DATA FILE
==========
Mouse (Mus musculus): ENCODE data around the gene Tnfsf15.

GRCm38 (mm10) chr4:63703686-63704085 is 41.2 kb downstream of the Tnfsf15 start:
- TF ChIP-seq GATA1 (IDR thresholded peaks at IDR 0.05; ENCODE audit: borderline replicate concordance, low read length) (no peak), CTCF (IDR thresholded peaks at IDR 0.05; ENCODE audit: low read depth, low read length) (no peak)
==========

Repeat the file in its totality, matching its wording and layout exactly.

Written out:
Mouse (Mus musculus): ENCODE data around the gene Tnfsf15.

GRCm38 (mm10) chr4:63703686-63704085 is 41.2 kb downstream of the Tnfsf15 start:
- TF ChIP-seq GATA1 (IDR thresholded peaks at IDR 0.05; ENCODE audit: borderline replicate concordance, low read length) (no peak), CTCF (IDR thresholded peaks at IDR 0.05; ENCODE audit: low read depth, low read length) (no peak)